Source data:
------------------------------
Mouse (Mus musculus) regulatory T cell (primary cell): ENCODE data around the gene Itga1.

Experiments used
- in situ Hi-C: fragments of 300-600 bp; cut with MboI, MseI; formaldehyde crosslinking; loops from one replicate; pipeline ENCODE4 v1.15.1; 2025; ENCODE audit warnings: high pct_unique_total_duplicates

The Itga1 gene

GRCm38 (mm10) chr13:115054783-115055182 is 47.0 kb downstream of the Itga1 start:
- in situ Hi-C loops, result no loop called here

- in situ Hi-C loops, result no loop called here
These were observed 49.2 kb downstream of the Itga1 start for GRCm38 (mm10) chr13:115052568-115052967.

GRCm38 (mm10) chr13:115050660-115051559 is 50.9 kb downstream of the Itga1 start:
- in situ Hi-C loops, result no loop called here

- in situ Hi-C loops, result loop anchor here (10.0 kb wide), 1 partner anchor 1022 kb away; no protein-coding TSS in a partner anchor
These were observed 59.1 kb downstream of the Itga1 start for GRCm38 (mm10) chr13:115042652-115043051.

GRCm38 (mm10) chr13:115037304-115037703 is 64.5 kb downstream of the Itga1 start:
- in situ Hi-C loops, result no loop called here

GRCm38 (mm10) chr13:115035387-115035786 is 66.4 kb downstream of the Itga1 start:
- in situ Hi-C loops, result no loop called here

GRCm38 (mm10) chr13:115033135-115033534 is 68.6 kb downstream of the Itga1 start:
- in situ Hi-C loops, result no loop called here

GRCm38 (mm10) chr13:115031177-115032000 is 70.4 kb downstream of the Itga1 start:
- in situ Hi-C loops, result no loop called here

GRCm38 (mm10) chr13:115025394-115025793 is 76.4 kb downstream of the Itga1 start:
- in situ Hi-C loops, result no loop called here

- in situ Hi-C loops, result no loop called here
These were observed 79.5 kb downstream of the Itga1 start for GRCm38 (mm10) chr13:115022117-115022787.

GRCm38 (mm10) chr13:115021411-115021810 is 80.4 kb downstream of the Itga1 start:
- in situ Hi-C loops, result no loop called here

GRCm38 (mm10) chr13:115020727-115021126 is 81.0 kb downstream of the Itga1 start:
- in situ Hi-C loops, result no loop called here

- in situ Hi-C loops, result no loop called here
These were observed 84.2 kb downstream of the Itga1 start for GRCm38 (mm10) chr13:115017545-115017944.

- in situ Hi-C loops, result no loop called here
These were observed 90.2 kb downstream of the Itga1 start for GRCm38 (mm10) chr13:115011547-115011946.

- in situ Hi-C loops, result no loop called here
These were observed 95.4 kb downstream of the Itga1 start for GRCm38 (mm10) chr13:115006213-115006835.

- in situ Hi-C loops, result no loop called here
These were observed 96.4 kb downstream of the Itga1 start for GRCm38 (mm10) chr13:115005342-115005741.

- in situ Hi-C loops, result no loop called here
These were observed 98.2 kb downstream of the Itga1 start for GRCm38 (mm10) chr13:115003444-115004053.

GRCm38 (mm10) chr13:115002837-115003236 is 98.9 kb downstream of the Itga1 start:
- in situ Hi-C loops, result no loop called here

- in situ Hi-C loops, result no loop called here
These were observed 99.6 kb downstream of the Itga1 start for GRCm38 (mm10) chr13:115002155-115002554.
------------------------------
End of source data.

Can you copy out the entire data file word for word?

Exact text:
Mouse (Mus musculus) regulatory T cell (primary cell): ENCODE data around the gene Itga1.

Experiments used
- in situ Hi-C: fragments of 300-600 bp; cut with MboI, MseI; formaldehyde crosslinking; loops from one replicate; pipeline ENCODE4 v1.15.1; 2025; ENCODE audit warnings: high pct_unique_total_duplicates

The Itga1 gene

GRCm38 (mm10) chr13:115054783-115055182 is 47.0 kb downstream of the Itga1 start:
- in situ Hi-C loops, result no loop called here

- in situ Hi-C loops, result no loop called here
These were observed 49.2 kb downstream of the Itga1 start for GRCm38 (mm10) chr13:115052568-115052967.

GRCm38 (mm10) chr13:115050660-115051559 is 50.9 kb downstream of the Itga1 start:
- in situ Hi-C loops, result no loop called here

- in situ Hi-C loops, result loop anchor here (10.0 kb wide), 1 partner anchor 1022 kb away; no protein-coding TSS in a partner anchor
These were observed 59.1 kb downstream of the Itga1 start for GRCm38 (mm10) chr13:115042652-115043051.

GRCm38 (mm10) chr13:115037304-115037703 is 64.5 kb downstream of the Itga1 start:
- in situ Hi-C loops, result no loop called here

GRCm38 (mm10) chr13:115035387-115035786 is 66.4 kb downstream of the Itga1 start:
- in situ Hi-C loops, result no loop called here

GRCm38 (mm10) chr13:115033135-115033534 is 68.6 kb downstream of the Itga1 start:
- in situ Hi-C loops, result no loop called here

GRCm38 (mm10) chr13:115031177-115032000 is 70.4 kb downstream of the Itga1 start:
- in situ Hi-C loops, result no loop called here

GRCm38 (mm10) chr13:115025394-115025793 is 76.4 kb downstream of the Itga1 start:
- in situ Hi-C loops, result no loop called here

- in situ Hi-C loops, result no loop called here
These were observed 79.5 kb downstream of the Itga1 start for GRCm38 (mm10) chr13:115022117-115022787.

GRCm38 (mm10) chr13:115021411-115021810 is 80.4 kb downstream of the Itga1 start:
- in situ Hi-C loops, result no loop called here

GRCm38 (mm10) chr13:115020727-115021126 is 81.0 kb downstream of the Itga1 start:
- in situ Hi-C loops, result no loop called here

- in situ Hi-C loops, result no loop called here
These were observed 84.2 kb downstream of the Itga1 start for GRCm38 (mm10) chr13:115017545-115017944.

- in situ Hi-C loops, result no loop called here
These were observed 90.2 kb downstream of the Itga1 start for GRCm38 (mm10) chr13:115011547-115011946.

- in situ Hi-C loops, result no loop called here
These were observed 95.4 kb downstream of the Itga1 start for GRCm38 (mm10) chr13:115006213-115006835.

- in situ Hi-C loops, result no loop called here
These were observed 96.4 kb downstream of the Itga1 start for GRCm38 (mm10) chr13:115005342-115005741.

- in situ Hi-C loops, result no loop called here
These were observed 98.2 kb downstream of the Itga1 start for GRCm38 (mm10) chr13:115003444-115004053.

GRCm38 (mm10) chr13:115002837-115003236 is 98.9 kb downstream of the Itga1 start:
- in situ Hi-C loops, result no loop called here

- in situ Hi-C loops, result no loop called here
These were observed 99.6 kb downstream of the Itga1 start for GRCm38 (mm10) chr13:115002155-115002554.